Be bold! Reach out to the person you’ve identified, offer to buy them a cup of their favorite coffee in exchange for 30 minutes of their time and their insights. Be prepared with targeted questions:
- How did they make the move?
- Have they faced any obstacles or challenges they didn’t anticipate?
- Are they happy with the move they made? Why?
You will find that people are generally eager to share of themselves and their experiences, and willing to help others in their journey. And who knows, they might have a need in their organization for someone with your talents…"
"One powerful way to turn your passion into a career is to start with an exercise that I call: “Inner Child Reflection.” Spend some time reflecting on your childhood and ask yourself these questions:
- What did I love doing when I was younger?
- What made me feel free and happy?
- What excited me?
Once you answer those questions, dive deeper and identify what you loved most about doing those things. One example response would be: “As a child, I really enjoyed helping my mom bake cakes. What I loved most was moving around in the kitchen, mixing the ingredients together, creating my own unique cake designs, and seeing the smiles on my other’s faces as they ate.” You then want to see what is still true for you today – you know it’s your passion If it excites you just thinking about it.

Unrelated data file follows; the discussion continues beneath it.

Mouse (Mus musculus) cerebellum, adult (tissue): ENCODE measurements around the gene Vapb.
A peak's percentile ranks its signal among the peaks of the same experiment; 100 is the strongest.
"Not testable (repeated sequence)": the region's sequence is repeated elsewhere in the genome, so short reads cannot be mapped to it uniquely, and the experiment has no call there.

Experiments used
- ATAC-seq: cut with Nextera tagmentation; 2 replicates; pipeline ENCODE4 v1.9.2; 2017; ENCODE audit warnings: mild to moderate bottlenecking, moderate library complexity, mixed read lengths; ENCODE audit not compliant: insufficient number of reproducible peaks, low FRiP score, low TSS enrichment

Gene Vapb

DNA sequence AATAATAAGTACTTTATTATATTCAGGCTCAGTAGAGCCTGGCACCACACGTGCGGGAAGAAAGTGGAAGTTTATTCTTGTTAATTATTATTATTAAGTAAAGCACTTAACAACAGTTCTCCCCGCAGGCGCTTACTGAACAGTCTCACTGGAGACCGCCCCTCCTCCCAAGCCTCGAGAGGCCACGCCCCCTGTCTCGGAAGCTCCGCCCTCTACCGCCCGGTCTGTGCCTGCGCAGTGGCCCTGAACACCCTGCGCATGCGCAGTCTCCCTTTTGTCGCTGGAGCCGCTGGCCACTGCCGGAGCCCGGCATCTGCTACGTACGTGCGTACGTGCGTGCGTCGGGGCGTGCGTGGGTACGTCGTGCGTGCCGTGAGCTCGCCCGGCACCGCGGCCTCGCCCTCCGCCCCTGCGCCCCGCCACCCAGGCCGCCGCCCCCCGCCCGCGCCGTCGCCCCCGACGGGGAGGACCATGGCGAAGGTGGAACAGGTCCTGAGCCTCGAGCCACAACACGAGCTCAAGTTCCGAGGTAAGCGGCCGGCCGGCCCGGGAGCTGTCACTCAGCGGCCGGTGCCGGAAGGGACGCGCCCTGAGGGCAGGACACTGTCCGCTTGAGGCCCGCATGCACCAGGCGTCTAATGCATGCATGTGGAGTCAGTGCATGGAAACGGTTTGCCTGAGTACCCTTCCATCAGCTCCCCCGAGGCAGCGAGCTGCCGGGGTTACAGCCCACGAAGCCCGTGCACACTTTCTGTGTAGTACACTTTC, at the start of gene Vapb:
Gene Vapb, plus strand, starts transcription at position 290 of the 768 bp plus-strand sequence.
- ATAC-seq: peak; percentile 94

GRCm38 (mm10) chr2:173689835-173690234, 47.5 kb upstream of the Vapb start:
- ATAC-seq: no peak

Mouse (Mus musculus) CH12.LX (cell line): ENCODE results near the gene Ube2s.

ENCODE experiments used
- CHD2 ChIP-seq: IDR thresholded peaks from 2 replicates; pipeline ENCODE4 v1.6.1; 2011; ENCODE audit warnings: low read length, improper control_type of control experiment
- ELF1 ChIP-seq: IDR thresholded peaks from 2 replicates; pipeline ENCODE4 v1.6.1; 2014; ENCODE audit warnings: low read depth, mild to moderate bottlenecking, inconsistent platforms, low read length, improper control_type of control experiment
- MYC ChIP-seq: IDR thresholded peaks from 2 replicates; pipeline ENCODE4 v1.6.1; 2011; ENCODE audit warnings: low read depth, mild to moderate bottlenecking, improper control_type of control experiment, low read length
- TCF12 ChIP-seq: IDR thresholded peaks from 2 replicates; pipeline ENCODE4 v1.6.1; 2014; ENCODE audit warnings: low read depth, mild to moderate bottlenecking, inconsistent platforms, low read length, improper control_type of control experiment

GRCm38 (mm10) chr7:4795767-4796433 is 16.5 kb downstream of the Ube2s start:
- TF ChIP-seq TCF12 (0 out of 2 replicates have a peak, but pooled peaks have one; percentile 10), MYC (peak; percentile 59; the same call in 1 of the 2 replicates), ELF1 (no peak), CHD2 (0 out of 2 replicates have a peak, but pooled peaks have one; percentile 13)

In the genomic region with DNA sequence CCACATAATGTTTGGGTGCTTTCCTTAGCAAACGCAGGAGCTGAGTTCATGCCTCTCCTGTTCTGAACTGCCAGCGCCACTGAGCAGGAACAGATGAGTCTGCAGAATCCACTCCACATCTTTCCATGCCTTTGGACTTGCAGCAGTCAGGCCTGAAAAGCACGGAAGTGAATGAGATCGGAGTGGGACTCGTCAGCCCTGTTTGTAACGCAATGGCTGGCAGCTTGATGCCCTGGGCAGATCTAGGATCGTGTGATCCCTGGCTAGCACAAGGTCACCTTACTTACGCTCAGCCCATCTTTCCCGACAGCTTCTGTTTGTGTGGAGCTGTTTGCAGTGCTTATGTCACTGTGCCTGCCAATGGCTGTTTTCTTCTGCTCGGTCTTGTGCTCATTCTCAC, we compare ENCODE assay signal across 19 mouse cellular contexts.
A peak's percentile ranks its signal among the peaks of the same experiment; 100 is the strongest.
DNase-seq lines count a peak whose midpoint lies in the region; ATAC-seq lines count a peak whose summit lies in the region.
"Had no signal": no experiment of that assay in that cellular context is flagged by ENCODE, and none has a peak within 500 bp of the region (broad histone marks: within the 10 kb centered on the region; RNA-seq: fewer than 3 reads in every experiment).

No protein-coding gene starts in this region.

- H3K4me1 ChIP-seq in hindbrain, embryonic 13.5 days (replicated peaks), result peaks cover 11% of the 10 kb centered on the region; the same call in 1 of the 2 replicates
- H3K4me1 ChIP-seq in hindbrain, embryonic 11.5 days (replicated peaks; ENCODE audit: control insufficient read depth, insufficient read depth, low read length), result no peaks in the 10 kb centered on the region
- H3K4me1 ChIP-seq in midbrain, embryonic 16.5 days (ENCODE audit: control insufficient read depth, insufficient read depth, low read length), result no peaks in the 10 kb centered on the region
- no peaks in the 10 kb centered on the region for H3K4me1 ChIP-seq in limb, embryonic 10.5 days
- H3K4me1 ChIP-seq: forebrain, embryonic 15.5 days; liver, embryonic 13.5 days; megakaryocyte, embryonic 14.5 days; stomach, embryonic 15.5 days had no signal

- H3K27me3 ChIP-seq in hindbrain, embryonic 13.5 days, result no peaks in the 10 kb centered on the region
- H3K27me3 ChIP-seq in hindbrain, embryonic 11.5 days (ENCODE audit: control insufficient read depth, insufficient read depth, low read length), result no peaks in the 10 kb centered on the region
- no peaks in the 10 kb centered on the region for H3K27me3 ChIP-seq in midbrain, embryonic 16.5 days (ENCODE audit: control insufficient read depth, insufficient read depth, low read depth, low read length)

After the inner reflection phase, you will move into career exploration to identify ways to turn what you love into a career. For the example above, a career as Pastry Chef or Bakery Owner may be a perfect career for you. Though it requires a lot of reflection, research, conversations with others, and creativity; it is possible to turn what you love into a career!"